when I was going through our whole permit process  because I was trying to tie into his sewage line. Cullen Roche (00:24:01): And this guy could not build,   and California is a crazy, crazy example. But  they made this guy do a six-month bird survey,   a bird survey for six months. So, stuff like that  that is just really unusual regulatory hoops that   they’re making people jump through,  combined with just the lack of building,   I think, has created these big, big  supply bottlenecks in the real estate   market where there’s a huge demand for homes,  and there’s just not enough houses out there. Cullen Roche (00:24:35): And so, going forward, I mean,   the worrisome thing from an asset price  perspective is that it’s hard to imagine   that this is going to abate anytime soon,  just because that supply-demand dynamic is   it’s one of the things that’s so different  now versus 2008. The other one being that the  

quality of the demand is totally different.  I mean, the average credit score right now,   for instance, for buying is super high compared  to what it was in the 2005 period. And so,   there’s not a lot of this crazy speculative  fervor that you saw going on in 2005, 2006.

Cullen Roche (00:25:15): And so, the real estate   market is it’s really almost confusing  right now because you have prices that,   by any measure, appear really unsustainable but  have these really, really big macro drivers that   it’s very hard to imagine that those  drivers are going to abate. I mean, gosh,   they say location is so important to  real estate, and of course, that’s   so, so true. And so, this is different. I’m  talking from mainly a US perspective. But   from a global perspective, it’s similarly true.  I have a Canadian buddy who always jokes with me.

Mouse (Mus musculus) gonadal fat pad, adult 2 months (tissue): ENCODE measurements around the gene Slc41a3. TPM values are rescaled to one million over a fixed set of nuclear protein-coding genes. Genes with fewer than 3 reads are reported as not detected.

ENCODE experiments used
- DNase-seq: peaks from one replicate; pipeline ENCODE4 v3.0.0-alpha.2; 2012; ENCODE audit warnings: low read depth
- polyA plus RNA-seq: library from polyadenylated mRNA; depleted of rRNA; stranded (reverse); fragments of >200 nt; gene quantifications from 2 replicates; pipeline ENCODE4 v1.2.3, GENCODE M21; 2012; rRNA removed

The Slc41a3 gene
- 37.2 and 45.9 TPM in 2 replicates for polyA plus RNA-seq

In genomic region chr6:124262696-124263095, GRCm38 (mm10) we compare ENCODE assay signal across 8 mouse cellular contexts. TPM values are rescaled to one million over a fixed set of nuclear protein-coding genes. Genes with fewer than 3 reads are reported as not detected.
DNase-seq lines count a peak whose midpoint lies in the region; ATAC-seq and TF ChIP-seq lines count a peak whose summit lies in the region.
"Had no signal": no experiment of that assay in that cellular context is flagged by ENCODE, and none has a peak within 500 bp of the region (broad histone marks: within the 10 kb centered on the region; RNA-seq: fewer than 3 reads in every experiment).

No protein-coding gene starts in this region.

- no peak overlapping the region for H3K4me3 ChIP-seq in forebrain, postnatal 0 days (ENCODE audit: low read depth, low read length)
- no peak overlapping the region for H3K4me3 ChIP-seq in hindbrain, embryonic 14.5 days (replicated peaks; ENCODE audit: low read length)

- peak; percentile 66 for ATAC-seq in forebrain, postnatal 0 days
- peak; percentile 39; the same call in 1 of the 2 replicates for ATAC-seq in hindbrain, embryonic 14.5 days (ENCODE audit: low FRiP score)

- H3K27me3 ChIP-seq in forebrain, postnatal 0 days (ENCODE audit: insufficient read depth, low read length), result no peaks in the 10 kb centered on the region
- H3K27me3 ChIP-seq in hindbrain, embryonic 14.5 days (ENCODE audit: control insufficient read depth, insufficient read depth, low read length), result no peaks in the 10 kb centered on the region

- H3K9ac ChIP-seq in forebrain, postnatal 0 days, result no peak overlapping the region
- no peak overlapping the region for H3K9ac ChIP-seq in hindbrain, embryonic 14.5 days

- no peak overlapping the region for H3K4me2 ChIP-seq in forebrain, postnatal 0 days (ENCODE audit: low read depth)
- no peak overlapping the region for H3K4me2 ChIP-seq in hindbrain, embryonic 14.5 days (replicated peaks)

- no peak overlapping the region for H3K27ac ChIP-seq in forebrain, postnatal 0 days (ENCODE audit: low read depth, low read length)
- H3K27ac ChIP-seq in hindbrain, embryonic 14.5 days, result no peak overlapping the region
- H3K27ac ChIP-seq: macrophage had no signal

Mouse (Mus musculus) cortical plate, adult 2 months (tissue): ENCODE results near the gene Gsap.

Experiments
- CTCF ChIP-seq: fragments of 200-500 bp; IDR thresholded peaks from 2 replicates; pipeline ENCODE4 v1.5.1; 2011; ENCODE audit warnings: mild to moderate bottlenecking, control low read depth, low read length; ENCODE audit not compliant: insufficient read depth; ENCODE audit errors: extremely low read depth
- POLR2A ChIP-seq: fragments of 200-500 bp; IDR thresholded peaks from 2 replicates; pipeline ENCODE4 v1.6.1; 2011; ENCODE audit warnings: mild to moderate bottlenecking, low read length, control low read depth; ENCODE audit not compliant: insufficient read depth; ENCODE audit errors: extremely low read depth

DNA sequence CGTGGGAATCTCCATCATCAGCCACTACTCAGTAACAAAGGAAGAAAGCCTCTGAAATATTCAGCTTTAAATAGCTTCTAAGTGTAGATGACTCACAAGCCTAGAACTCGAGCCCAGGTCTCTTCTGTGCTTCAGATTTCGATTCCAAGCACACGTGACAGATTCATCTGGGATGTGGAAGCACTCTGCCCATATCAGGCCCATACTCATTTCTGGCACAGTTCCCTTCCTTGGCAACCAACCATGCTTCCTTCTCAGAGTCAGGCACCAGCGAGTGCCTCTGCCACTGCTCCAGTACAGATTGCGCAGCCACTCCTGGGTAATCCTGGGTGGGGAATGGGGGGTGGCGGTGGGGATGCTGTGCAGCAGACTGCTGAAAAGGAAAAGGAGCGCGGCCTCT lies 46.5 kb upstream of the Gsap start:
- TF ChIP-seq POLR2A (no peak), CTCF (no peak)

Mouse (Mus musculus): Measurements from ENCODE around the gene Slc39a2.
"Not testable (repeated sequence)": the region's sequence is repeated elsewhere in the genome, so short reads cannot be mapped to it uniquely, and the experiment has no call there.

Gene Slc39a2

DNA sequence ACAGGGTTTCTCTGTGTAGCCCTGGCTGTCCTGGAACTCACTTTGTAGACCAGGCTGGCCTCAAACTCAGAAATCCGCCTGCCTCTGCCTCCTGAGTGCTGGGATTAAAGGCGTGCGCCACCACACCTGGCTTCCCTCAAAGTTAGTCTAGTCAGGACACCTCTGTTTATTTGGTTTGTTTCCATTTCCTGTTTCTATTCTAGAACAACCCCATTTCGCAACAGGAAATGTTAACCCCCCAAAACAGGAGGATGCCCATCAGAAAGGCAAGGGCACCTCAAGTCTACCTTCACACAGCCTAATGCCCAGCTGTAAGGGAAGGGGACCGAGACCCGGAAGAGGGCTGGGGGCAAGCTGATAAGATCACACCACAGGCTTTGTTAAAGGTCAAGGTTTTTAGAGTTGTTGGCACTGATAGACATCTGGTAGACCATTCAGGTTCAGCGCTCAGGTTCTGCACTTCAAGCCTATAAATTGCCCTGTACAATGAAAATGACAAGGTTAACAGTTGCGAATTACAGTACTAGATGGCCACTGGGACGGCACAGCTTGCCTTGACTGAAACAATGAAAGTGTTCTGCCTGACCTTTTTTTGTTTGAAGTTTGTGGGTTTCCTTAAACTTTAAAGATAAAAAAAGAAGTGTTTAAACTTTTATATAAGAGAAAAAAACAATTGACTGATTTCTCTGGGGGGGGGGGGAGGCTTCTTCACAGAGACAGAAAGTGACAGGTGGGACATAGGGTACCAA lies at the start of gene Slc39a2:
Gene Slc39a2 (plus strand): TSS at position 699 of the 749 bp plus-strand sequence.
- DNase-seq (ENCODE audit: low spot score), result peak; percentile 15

Cullen Roche (00:25:58): He says, “Oh, you think   there’s a bubble in housing, hold my  beer.” It shows me what’s going on in   Canada. And they’ve had basically  this whole situation going on for   10, 20 years. I mean, they never really had a  downturn in 2008 prices. And so, these things  

can sustain for much, much longer than we expect.  Real estate is just like you said, because of   things like moving, there are so many factors  that go into real estate. It is the ultimate   macro asset class just in terms of how important  it is to the economy and how complex it is.

Cullen Roche (00:26:35): I mean, that was one of the things that I   found just astounding when I went through the  whole process of building my house was just   how incredibly complex a modern home was.   Going back to our original comments  about what inflation is and everything,   I was really just amazed at the quality of the  difference in homes. And this is one of the things   that makes inflation so hard to quantify is that  it’s so subjective, the way that we perceive our   living standards, that it can be really hard,  especially over very long periods of time. Cullen Roche (00:27:11): It can be very hard to quantify   how our living standards are changing. But when  you go in and you knock down a 40-year-old home   and you look at some of the trash that was used  to build that thing, you realize and then you   go in and you buy modern materials. You’re  like, “Holy cow.” A modern house is a huge  

piece of incredible technology, whether it’s the  fiberglass insulation that’s being used now versus   40 years ago or the drywall. Even the drywall is  completely different than it was 30, 40 years ago. Cullen Roche (00:27:47): These little tiny things that you look at, I mean,   the paint on the wall is a completely different  thing. I put this paint on the exterior of my home   that is virtually bulletproof. These little tiny  things that we take for granted that we look at,   that we say, “Oh that’s just a house,” it’s  just completely, completely different than   it was 40 years ago. And so, a lot of that  makes it so hard to quantify. And the BLS,   they try to do a good job with  what they call hedonic adjustments.